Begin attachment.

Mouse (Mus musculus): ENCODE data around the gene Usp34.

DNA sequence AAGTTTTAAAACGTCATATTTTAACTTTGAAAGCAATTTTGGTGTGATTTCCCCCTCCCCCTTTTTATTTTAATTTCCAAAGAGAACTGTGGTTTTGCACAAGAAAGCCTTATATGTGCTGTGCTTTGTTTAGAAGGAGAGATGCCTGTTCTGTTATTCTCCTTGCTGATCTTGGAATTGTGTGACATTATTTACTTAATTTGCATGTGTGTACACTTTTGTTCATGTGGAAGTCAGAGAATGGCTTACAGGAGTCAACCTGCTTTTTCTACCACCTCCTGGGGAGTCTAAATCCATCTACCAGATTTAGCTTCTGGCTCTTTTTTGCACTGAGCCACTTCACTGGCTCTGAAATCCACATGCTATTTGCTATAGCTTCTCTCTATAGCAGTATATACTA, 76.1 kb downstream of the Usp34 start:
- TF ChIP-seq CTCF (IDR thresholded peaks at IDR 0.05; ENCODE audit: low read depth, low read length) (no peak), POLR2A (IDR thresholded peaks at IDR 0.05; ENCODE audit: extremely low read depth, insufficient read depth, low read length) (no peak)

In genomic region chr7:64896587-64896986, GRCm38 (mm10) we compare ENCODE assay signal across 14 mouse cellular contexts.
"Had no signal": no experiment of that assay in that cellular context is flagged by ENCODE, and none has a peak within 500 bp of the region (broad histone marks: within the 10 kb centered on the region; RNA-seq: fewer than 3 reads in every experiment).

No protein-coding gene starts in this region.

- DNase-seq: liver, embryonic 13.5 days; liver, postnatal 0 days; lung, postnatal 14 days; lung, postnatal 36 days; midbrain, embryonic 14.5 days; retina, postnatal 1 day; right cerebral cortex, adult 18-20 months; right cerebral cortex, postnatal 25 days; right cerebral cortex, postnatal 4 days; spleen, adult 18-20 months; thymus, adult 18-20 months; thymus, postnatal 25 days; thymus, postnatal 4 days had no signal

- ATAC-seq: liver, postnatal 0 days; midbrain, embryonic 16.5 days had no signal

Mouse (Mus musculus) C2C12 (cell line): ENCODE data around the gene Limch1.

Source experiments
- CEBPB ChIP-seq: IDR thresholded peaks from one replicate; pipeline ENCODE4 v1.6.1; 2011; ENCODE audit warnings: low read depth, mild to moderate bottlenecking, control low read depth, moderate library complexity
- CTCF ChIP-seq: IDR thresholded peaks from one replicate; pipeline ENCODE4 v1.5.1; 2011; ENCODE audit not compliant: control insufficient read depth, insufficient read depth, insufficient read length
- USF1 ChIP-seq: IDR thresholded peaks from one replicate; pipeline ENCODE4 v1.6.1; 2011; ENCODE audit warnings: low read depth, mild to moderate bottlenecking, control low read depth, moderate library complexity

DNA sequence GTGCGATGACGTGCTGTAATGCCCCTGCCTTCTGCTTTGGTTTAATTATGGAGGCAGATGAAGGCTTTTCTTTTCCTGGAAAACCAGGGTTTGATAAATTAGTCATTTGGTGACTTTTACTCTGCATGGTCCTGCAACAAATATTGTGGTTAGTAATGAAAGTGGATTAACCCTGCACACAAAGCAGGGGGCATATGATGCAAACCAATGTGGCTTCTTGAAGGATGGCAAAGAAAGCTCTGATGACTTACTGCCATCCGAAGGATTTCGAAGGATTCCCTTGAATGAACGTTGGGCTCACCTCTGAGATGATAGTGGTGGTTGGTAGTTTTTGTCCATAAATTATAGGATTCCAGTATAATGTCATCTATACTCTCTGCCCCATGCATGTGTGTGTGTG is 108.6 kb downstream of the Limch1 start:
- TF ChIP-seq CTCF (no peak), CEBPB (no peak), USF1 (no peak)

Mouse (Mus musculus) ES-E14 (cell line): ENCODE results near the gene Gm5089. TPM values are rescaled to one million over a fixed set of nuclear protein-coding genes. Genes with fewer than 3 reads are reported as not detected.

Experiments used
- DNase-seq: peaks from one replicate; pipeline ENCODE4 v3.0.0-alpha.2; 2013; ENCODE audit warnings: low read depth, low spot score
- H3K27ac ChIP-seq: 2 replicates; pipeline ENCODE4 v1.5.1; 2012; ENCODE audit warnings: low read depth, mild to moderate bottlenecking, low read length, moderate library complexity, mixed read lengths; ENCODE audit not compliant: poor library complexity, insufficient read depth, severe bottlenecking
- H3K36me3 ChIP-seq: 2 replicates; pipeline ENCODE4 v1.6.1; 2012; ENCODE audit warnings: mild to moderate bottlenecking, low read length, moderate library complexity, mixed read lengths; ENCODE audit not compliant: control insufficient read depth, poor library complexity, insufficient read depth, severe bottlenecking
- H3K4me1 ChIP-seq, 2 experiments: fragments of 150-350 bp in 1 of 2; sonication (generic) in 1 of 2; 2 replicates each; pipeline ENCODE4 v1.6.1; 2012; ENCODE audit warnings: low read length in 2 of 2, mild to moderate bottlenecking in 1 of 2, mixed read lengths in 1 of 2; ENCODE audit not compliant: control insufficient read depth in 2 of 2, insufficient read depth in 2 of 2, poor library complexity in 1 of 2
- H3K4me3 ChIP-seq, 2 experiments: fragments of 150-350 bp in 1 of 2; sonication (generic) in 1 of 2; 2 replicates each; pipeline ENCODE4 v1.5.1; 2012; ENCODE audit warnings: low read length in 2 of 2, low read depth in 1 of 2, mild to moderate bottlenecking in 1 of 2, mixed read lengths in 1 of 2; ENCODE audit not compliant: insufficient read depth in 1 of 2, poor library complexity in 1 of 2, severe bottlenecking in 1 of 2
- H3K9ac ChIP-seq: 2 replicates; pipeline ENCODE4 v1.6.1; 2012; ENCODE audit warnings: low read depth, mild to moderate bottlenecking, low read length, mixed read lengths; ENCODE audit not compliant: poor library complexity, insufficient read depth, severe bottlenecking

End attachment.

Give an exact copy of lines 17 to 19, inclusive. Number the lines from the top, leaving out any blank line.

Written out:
Experiments used
- DNase-seq: peaks from one replicate; pipeline ENCODE4 v3.0.0-alpha.2; 2013; ENCODE audit warnings: low read depth, low spot score
- H3K27ac ChIP-seq: 2 replicates; pipeline ENCODE4 v1.5.1; 2012; ENCODE audit warnings: low read depth, mild to moderate bottlenecking, low read length, moderate library complexity, mixed read lengths; ENCODE audit not compliant: poor library complexity, insufficient read depth, severe bottlenecking